When Manchester United signed Jadon Sancho for £72.9million last summer, Raheem Sterling was the only English player to record more goal involvements (110) than Sancho (109), which is goals and assists combined, across the previous three seasons.
United were persistent in their pursuit of Sancho and they had finally landed his signature, for a reasonable price as well. Manchester City’s £100m signing of Jack Grealish made United’s deal for Sancho look like remarkable value. Sancho had spent four spell-binding years with Borussia Dortmund in Germany and he had established himself as one of the world’s most exciting prospects.
Sancho was brought back to earth last season. United’s toxic dressing room would have burdened most and he was meeting adversity for perhaps the first time in his career. Sancho played wonderfully illuminating football during his time with Dortmund but he suddenly appeared weighed down and devoid of confidence in his first season at Old Trafford.
He had no problem settling back into life in Manchester but clearly struggled to adapt to the demands of the Premier League. Sancho had been afforded more time and space in the Bundesliga and there had been less mental pressure to wrestle with.
The 22-year-old was suddenly enduring a confidence crisis and that coincided with the team around him falling apart. It would have been a challenge for Sancho to make an immediate impact regardless, without his teammates grossly underperforming.
The environment at United was never going to be conducive to Sancho performing how he might have done. Sancho contributed five goals and three assists in his debut United campaign. He’d contributed 16 goals and 20 assists the season before.
Sancho was signed to play on the right-wing at United, but it quickly became clear that he was better on the opposite side. He finally found some form in February and March — he was involved in just one goal outside of those months — but he was unable to sustain those promising performances. Sancho regressed again and he was sidelined with tonsillitis for the final games of the season.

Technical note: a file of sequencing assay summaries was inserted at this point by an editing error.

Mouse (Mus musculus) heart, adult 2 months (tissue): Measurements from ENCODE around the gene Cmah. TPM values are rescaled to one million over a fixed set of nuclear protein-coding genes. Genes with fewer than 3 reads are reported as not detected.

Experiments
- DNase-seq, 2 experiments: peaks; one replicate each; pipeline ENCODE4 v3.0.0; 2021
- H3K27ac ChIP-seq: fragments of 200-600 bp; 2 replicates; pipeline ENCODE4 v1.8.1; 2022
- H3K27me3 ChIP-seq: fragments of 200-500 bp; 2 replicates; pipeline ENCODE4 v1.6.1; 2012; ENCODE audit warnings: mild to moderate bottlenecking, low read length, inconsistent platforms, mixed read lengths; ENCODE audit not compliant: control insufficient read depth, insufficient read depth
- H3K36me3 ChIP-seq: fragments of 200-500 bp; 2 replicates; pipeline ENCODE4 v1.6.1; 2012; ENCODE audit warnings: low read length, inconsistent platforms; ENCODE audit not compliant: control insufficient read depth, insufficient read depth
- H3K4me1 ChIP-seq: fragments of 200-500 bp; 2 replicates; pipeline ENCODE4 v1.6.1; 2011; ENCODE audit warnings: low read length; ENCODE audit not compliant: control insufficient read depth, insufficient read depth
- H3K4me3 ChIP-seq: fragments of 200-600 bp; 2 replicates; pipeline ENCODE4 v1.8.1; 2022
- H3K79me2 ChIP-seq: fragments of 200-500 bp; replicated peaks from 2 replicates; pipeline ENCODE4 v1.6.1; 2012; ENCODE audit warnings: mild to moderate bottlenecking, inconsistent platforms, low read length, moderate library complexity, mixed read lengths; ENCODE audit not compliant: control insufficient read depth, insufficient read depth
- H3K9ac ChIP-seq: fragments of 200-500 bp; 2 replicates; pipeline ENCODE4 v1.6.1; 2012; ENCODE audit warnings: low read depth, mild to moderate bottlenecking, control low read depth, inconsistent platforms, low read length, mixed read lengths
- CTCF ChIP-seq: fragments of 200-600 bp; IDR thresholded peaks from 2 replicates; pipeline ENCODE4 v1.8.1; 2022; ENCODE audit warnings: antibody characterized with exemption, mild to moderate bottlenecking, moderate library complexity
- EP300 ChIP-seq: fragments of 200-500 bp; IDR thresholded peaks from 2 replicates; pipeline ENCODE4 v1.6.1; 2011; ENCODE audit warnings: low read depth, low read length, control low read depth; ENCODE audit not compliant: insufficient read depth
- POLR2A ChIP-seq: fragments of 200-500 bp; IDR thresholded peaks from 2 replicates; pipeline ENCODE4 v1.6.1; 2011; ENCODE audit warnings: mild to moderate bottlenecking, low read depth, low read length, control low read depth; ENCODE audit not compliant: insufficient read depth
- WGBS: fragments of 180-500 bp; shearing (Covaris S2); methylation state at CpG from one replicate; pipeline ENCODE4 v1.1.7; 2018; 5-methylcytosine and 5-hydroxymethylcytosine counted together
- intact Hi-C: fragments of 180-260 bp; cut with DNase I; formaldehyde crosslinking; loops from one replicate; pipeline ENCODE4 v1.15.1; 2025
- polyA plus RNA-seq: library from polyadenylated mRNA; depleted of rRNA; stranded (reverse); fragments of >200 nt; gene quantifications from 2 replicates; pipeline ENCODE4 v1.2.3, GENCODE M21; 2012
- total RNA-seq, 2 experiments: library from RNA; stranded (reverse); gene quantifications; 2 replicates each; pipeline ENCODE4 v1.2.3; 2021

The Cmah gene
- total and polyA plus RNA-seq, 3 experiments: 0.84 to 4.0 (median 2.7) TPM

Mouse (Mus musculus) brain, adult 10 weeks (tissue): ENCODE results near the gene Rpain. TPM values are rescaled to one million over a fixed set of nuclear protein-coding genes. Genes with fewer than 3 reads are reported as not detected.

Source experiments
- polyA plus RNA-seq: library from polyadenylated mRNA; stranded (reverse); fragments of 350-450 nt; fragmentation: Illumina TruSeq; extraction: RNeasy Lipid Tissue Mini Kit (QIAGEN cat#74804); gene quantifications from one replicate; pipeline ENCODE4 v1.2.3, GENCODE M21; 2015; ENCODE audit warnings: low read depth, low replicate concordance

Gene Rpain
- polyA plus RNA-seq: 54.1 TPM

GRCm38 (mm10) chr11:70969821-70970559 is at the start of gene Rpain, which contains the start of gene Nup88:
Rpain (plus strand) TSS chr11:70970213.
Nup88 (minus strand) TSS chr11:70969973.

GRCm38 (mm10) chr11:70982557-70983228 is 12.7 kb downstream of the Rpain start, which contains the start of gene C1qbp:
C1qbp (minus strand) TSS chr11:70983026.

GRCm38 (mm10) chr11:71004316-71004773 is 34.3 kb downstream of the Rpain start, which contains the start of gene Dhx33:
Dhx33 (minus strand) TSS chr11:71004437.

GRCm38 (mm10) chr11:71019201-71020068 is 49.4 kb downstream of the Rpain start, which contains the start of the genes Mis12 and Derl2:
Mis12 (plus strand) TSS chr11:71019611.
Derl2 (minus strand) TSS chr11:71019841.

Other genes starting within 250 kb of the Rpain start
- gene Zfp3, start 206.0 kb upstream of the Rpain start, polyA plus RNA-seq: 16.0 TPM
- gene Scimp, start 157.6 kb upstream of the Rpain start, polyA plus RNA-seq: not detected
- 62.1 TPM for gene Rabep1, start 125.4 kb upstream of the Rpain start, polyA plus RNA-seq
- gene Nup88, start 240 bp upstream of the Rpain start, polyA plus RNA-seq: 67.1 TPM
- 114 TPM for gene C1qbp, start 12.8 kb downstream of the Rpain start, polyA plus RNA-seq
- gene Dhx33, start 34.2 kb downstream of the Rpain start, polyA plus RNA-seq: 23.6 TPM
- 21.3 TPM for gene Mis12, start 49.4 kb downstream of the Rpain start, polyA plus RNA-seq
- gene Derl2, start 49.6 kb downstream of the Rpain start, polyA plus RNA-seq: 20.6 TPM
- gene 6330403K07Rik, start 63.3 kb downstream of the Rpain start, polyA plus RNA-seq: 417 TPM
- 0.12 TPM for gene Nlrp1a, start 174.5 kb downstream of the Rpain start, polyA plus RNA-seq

There is no denying Sancho’s debut season was underwhelming. His performances have also caused United a headache, which they already thought had been solved. Sancho was best on the left and they (still) don’t have anyone at the club to play on the right.
Marcus Rashford is remarkably ineffective on the right and Anthony Elanaga recently declared it was his preference to play down the left channel. United have spent £120m on right-wingers across the last two seasons yet the position remains an obvious problem.
United thought Sancho was the solution to that problem, but with the benefit of hindsight, they should have had their doubts. Sancho regularly played on both sides with Dortmund and yet he was actually more efficient on the left, despite playing more minutes on the right. Sancho scored 24 goals in 5,265 minutes on the right, while scoring 20 goals in 3,099 minutes on the left.
That means it took Sancho 155 minutes to score a goal from the left and 219 minutes to score from the right. He played on the left wing more times than he did on the opposite side in his final season at Dortmund. United would have been aware of that.
Sancho was viewed as the perfect right-wing signing and he’s actually been an underwhelming left-wing singing instead. The obvious silver lining the fact he possesses abundance of talent and he is bound to come good at United, with some patience.
Whether Sancho ascends to levels he was performing at with Dortmund on the left or right remains to be seen, but he would be doing United a favour if he found form playing in the latter position. Erik ten Hag wants to sign Antony — a right-winger — this summer but that £40m quoted fee for the Brazilian could be used elsewhere if Sancho was to provide some value on the right.
It’s also in the player’s interest to succeed on the right, given United have more depth on the other side. Sancho could very well potentially be contending with Rashford to start on the left in the new season and that would be an interesting dynamic.
Rashford endured a nightmare campaign last term so Sancho started ahead of him by default. But if the academy product comes back to Carrington stronger and hungry again — as sources close to the player suggest he’s preparing to do — then Sancho will certainly need to up his game.
“I don’t mind, as long as I’m playing,” Sancho said in March when asked which side on the wing prefers. His performances speak louder than his words, but it would be convenient for everyone involved if he could fulfil the role he was signed to play.
Sancho is better on the left, but United need him to be better on the right.